A precondition for such a move would be a restructuring of Opel just as brutal as that carried out in the US. Even insolvency proceedings are being considered in order to dispose of “past burdens.” This was the solution favoured from the start by the German economics minister Karl Theodor zu Guttenberg (Christian Social Union, CSU). This means the company would be freed of all its obligations at a stroke. It would possible to close the Opel plants in Bochum (Germany), Luton (Great Britain) and Antwerp (Belgium) while stripping away the rights and benefits of the remaining workforce.

GM has received support for its plans from the Opel trust, which holds a 65 percent stake in the company and has the job of finding a buyer. The trust was created directly before the opening of the GM bankruptcy proceedings in order to prevent the European company from being drawn into the vortex of the bankruptcy. To this end the German government put up credit endorsements of € 4.5 billion.

The trust is dominated by representatives from General Motors, German bankruptcy lawyers and right-wing business lobbyists. Its directors are Alfred Hagebusch, a bankruptcy lawyer from the economics office, Wellensiek in Frankfurt, and Eric Stevens, the vice chair of GM-Europe. The advisory council consists of two representatives of the GM parent company, a representative of the German government (ex-Continental boss Manfred Wennemer) and a representative of the German states (Hessian FDP politician and bankruptcy administrator Dirk Pfeil).

The head of the Opel trust is Frederick Irwin, executive member of Citigroup Global Markets Germany and president of the German-American Chamber of Commerce. Irwin enjoys the confidence of both the Germans and the American governments and had been expected to act as a kind of arbitrator. However, when GM plans to possibly retain Opel leaked out, Irwin openly criticized German chancellor Angela Merkel, who had expressed her own support for a takeover by Magna. Irwin told the Tagesspiegel: “The Germans committed themselves to a policy far too early.”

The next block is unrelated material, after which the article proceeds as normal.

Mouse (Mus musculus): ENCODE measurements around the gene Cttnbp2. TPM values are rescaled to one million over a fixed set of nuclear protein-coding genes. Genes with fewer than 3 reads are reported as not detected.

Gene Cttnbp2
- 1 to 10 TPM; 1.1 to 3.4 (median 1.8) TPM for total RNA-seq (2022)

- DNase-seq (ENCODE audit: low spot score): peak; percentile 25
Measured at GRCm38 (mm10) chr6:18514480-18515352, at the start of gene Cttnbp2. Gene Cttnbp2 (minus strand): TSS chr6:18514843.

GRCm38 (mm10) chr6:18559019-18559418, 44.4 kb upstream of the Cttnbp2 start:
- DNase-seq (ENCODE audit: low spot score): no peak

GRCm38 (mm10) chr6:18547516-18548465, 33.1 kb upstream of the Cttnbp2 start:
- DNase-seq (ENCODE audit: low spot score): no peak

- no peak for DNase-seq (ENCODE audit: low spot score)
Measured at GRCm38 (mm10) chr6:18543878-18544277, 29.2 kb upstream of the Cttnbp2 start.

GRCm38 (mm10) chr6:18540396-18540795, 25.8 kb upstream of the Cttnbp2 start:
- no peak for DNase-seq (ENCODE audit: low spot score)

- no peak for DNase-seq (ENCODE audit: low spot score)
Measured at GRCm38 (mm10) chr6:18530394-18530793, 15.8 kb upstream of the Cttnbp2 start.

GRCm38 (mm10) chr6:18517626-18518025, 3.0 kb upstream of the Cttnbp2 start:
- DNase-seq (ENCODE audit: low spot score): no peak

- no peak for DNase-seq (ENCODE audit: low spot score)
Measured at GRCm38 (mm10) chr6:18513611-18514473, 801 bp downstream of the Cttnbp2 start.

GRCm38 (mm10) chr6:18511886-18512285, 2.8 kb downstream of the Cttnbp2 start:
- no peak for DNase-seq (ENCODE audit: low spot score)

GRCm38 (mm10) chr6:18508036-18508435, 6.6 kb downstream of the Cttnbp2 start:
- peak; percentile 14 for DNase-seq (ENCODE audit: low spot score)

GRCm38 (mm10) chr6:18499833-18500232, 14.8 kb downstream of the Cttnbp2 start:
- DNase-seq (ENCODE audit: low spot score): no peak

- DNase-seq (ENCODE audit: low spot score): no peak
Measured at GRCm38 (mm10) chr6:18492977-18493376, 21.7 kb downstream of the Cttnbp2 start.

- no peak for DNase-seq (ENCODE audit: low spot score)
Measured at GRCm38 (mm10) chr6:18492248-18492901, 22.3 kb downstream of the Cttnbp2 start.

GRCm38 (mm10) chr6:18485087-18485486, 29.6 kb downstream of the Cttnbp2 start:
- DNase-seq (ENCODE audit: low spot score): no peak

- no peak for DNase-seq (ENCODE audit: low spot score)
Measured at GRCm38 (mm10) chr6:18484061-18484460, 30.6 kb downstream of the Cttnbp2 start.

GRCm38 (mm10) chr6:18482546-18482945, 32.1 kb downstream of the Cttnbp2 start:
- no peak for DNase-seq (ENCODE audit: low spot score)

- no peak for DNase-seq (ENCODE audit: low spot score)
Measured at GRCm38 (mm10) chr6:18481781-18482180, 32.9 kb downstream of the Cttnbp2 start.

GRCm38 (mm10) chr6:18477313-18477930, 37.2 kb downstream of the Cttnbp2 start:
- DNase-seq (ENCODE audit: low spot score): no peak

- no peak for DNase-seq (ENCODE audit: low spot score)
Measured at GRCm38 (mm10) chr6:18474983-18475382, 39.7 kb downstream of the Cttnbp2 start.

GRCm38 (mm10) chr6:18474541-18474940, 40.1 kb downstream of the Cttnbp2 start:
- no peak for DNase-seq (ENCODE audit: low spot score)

The German Handelsblatt newspaper then accused Irwin of stabbing the German chancellor in the back, “instead of seeking to arrive at a compromise between the American and German interests.” Although the 67-year-old has lived in Germany for more than 30 years, the paper wrote that he is “at heart an American.”

In the meantime the Opel works council is coming under increasing pressure from sections of workers. In order to make its renouncement of wage increases and holiday pay palatable to workers, the union had indicated that the sell off to Magna was in the bag. Now it turns out that nothing has been settled, and the works council has left the workforce in the dark.

The union has reacted in turn by further appeals to the government. At a works council meeting in Rüsselsheim last Tuesday in which work councils from all four German Opel plants and IGM functionaries took part, joint works council boss Klaus Franz defended the union’s course and called on the government to pressure the Obama administration for a quick decision over the future of Opel.

In an interview a week ago, Franz had declared, “If there is no decision by the middle of next week, then I am in favour of Frau Merkel and Frank-Walter Steinmeier (foreign minister and vice-chancellor) summoning Fritz Henderson to Berlin. “There has to be a top meeting between the chancellor and vice-chancellor with the GM boss in order to reach a break-through in the sales negotiations.”

Such hollow demands will lead nowhere. The course followed by IG Metall and the works councils is leading ever deeper into the abyss. In the meantime the union is signalling it might be ready to adapt to the new situation and subordinate itself to another investor. According to the works council chairman at the Bochum Opel plant, Rainer Einenkel, “One must be able to also talk with RHJI or others, before bankruptcy threatens.”

The only things that interest these bureaucrats are their own posts and privileges. In order to defend their own positions they are ready to sell off the workforce for next to nothing. It is impossible to defend jobs and wages at Opel without a complete break with these bureaucracies.

Independent factory committees must be created to establish contact with other GM locations and other auto plants across the globe. The allies of workers in the fight against the GM management are not the German government and the company, but rather auto and other workers in the US and all over the world.

Such independent factory committees must organize strikes, factory occupations and mass demonstrations, in order to defend every job. A new political strategy is required. The principled defence of all jobs, wages and social standards must be made the starting point for a broad political movement on the basis of an international, socialist perspective.

The automobile industry cannot be left in the hands of either financial speculators, business representatives, or the governments that represent their interests. The automobile industry and the banks must be expropriated and placed under the democratic control of workers to facilitate economic policies that serve the interests of society as a whole.